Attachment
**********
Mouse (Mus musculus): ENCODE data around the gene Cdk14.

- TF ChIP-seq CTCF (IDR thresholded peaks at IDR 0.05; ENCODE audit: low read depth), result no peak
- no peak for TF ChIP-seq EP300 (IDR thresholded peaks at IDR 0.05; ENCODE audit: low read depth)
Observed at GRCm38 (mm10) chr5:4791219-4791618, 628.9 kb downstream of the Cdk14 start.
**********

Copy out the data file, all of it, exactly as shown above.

Mouse (Mus musculus): ENCODE data around the gene Cdk14.

- TF ChIP-seq CTCF (IDR thresholded peaks at IDR 0.05; ENCODE audit: low read depth), result no peak
- no peak for TF ChIP-seq EP300 (IDR thresholded peaks at IDR 0.05; ENCODE audit: low read depth)
Observed at GRCm38 (mm10) chr5:4791219-4791618, 628.9 kb downstream of the Cdk14 start.